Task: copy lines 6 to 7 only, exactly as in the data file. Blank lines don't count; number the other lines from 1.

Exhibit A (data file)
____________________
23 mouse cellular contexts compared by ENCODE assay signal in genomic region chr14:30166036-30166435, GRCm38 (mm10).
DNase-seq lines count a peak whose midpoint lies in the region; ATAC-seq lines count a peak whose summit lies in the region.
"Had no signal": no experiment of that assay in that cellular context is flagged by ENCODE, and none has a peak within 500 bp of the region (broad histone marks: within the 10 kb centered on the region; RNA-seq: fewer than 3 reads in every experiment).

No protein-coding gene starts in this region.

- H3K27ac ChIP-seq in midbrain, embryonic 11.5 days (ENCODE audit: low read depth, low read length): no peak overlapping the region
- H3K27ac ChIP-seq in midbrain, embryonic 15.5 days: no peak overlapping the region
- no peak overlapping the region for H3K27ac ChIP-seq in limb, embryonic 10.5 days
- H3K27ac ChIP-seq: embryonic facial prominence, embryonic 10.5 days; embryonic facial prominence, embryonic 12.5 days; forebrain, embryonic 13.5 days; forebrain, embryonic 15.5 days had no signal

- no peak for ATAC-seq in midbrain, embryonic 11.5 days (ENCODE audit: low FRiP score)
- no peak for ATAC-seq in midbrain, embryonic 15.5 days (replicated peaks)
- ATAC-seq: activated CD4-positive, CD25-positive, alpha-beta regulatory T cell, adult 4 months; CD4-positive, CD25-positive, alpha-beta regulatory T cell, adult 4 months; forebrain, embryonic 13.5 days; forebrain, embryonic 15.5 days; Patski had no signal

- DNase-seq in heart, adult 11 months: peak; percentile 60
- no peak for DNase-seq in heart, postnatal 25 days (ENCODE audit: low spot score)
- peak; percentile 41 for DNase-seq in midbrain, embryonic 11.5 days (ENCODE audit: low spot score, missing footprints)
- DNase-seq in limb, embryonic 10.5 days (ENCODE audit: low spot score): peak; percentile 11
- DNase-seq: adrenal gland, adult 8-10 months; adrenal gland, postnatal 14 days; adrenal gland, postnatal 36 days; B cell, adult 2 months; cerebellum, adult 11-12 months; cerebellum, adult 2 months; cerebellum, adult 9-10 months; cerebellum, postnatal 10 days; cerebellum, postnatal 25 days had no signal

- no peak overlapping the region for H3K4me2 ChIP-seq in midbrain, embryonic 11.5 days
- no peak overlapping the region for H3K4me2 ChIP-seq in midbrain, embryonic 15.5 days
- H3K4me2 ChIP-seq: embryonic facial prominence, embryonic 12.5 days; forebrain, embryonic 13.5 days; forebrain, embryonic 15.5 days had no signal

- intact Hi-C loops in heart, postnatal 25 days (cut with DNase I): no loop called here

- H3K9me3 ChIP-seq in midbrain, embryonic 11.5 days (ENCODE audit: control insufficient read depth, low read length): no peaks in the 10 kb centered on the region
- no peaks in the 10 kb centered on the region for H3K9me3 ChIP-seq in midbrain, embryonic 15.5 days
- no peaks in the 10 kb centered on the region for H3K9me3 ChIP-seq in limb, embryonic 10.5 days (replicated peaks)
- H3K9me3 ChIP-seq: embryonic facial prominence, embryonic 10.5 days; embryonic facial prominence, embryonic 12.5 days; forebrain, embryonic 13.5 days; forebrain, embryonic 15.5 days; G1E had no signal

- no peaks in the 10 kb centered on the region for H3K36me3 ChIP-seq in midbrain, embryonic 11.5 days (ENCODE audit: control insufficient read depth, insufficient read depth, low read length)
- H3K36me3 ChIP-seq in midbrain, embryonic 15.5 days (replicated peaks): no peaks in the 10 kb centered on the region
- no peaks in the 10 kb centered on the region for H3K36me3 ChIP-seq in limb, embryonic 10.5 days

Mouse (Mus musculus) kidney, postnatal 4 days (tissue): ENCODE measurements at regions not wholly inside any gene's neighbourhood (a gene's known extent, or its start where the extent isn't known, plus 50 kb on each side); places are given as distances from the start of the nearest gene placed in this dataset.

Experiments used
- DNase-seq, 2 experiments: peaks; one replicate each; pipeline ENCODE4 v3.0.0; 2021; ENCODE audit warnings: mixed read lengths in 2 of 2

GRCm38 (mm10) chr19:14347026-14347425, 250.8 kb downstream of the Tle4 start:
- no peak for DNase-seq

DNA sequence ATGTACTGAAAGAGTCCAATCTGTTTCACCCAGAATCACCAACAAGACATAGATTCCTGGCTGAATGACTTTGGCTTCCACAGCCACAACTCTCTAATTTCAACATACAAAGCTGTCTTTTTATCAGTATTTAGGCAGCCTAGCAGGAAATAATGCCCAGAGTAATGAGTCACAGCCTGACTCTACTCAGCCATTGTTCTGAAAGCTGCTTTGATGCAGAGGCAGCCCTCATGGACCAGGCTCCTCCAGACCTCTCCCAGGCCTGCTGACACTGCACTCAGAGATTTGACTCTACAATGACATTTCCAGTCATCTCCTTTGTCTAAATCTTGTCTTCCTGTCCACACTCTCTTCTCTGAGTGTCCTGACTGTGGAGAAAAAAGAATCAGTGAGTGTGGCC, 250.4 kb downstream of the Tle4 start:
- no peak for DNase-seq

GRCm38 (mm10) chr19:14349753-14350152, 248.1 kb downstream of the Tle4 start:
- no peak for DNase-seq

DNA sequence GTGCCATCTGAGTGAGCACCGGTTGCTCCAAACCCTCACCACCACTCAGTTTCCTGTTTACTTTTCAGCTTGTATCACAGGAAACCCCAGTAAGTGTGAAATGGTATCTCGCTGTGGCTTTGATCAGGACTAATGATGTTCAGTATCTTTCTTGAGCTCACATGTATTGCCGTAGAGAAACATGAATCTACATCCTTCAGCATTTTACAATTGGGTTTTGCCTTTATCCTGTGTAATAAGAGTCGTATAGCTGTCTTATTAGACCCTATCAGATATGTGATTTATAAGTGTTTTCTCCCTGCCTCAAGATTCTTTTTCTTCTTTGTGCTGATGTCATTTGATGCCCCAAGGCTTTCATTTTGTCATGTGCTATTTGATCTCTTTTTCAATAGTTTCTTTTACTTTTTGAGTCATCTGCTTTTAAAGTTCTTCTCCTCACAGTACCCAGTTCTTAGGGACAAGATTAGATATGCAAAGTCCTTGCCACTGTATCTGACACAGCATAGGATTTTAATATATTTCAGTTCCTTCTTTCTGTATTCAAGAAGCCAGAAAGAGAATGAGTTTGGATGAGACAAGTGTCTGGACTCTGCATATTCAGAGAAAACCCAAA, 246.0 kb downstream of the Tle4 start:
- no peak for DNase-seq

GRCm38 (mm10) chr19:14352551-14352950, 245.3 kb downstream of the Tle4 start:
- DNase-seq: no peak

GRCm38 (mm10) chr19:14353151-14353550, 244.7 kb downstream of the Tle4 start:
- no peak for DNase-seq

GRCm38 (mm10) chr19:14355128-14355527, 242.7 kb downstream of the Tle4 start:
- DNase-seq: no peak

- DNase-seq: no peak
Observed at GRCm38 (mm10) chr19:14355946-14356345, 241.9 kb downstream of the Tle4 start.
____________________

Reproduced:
- H3K27ac ChIP-seq in midbrain, embryonic 15.5 days: no peak overlapping the region
- no peak overlapping the region for H3K27ac ChIP-seq in limb, embryonic 10.5 days